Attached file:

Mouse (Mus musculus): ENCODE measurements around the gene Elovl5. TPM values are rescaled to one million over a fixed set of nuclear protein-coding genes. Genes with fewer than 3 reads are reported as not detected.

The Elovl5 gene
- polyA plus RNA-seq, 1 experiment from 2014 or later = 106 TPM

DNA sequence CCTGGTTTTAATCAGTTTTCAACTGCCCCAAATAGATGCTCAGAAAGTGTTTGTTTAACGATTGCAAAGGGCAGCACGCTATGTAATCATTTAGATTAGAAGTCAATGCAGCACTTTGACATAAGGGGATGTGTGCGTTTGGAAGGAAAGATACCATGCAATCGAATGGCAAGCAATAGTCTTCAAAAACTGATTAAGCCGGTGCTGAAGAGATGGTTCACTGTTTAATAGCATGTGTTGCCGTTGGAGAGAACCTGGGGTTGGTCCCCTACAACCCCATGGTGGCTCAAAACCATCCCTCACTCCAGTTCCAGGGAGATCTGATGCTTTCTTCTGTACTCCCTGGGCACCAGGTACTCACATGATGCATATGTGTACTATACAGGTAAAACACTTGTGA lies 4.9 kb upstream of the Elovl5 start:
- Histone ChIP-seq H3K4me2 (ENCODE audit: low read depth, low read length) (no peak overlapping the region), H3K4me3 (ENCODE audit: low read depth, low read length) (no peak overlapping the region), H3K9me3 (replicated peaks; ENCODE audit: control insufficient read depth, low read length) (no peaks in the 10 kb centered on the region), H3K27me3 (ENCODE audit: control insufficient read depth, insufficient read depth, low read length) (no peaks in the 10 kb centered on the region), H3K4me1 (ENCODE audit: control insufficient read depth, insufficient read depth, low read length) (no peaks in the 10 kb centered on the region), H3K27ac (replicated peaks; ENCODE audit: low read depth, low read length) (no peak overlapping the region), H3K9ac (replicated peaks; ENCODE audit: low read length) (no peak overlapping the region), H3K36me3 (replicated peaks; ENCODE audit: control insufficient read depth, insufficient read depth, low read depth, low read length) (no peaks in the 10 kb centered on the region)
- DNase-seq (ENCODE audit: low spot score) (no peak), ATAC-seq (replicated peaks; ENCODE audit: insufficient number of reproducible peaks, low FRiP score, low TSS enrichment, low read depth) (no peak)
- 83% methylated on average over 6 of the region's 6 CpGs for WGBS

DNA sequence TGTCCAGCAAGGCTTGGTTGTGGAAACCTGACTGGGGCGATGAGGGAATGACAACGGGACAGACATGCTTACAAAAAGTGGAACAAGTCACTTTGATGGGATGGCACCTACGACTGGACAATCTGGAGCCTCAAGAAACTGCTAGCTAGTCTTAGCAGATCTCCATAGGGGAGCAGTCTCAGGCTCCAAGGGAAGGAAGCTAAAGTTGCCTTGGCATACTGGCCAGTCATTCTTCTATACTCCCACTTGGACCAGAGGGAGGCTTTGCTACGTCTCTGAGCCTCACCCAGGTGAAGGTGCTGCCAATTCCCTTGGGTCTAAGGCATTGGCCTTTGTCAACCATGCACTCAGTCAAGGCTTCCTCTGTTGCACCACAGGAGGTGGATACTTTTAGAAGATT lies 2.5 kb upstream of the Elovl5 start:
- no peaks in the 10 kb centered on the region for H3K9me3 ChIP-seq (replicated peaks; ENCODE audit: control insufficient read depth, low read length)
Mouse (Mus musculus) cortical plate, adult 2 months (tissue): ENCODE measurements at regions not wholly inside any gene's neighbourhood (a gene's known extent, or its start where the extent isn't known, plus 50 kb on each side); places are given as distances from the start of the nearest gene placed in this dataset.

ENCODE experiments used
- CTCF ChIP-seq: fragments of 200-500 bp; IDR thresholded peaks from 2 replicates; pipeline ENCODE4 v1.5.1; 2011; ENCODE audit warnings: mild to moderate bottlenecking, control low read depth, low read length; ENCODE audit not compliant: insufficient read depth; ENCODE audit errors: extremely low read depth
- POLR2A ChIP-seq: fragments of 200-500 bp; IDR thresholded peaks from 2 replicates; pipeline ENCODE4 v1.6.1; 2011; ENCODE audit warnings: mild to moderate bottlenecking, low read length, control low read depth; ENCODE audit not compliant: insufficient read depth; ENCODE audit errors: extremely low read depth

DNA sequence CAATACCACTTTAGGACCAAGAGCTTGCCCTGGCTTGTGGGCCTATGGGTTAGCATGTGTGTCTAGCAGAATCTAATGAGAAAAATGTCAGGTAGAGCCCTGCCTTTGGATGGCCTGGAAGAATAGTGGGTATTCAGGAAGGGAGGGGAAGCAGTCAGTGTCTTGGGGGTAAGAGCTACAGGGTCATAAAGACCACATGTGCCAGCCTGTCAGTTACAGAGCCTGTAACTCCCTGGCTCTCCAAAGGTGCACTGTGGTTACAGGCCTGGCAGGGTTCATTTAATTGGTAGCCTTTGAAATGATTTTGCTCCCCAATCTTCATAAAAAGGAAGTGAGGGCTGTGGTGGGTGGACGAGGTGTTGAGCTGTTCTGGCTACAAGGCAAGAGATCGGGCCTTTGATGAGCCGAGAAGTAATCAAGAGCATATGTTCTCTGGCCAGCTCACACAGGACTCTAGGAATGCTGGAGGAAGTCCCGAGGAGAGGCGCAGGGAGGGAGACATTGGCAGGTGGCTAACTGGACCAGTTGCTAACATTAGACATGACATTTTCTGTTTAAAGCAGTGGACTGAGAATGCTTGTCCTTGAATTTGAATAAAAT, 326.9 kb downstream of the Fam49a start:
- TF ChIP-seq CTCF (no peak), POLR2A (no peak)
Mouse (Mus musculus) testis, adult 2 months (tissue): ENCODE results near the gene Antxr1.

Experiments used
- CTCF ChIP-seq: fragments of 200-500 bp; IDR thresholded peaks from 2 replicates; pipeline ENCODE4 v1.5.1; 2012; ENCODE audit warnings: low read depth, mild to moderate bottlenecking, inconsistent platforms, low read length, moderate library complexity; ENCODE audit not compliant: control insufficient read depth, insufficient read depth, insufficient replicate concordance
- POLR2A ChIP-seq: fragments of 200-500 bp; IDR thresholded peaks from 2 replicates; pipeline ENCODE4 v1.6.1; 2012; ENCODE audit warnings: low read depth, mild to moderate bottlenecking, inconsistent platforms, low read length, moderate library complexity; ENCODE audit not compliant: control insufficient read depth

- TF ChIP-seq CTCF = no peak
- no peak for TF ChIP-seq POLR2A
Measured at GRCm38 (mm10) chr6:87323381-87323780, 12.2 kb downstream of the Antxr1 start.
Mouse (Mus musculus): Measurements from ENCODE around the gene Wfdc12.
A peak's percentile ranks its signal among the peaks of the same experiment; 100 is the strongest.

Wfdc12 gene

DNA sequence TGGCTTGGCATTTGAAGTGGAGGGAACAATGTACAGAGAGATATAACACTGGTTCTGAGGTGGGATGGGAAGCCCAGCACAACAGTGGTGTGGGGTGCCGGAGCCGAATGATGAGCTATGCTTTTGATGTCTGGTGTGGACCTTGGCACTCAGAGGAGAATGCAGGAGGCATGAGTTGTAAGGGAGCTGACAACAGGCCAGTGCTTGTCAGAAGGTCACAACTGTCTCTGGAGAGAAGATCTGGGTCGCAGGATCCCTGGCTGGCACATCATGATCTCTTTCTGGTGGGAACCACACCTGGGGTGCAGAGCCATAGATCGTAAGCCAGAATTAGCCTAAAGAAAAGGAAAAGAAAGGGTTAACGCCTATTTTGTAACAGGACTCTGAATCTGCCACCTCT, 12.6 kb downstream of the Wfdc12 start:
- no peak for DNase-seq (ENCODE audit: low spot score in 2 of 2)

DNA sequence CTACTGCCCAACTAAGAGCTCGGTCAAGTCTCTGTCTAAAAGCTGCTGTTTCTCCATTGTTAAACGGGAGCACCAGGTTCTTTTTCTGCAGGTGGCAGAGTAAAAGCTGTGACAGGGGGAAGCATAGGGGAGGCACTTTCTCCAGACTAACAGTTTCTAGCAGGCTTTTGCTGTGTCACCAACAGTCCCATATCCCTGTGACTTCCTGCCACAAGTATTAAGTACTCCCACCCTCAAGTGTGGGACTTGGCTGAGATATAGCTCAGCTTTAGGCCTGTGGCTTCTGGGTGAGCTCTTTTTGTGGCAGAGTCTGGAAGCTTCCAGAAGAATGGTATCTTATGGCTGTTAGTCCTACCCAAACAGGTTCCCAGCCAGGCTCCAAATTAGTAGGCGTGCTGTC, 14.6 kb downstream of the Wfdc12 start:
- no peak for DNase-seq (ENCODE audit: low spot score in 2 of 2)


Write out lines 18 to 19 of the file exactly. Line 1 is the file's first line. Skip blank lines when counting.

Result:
- CTCF ChIP-seq: fragments of 200-500 bp; IDR thresholded peaks from 2 replicates; pipeline ENCODE4 v1.5.1; 2012; ENCODE audit warnings: low read depth, mild to moderate bottlenecking, inconsistent platforms, low read length, moderate library complexity; ENCODE audit not compliant: control insufficient read depth, insufficient read depth, insufficient replicate concordance
- POLR2A ChIP-seq: fragments of 200-500 bp; IDR thresholded peaks from 2 replicates; pipeline ENCODE4 v1.6.1; 2012; ENCODE audit warnings: low read depth, mild to moderate bottlenecking, inconsistent platforms, low read length, moderate library complexity; ENCODE audit not compliant: control insufficient read depth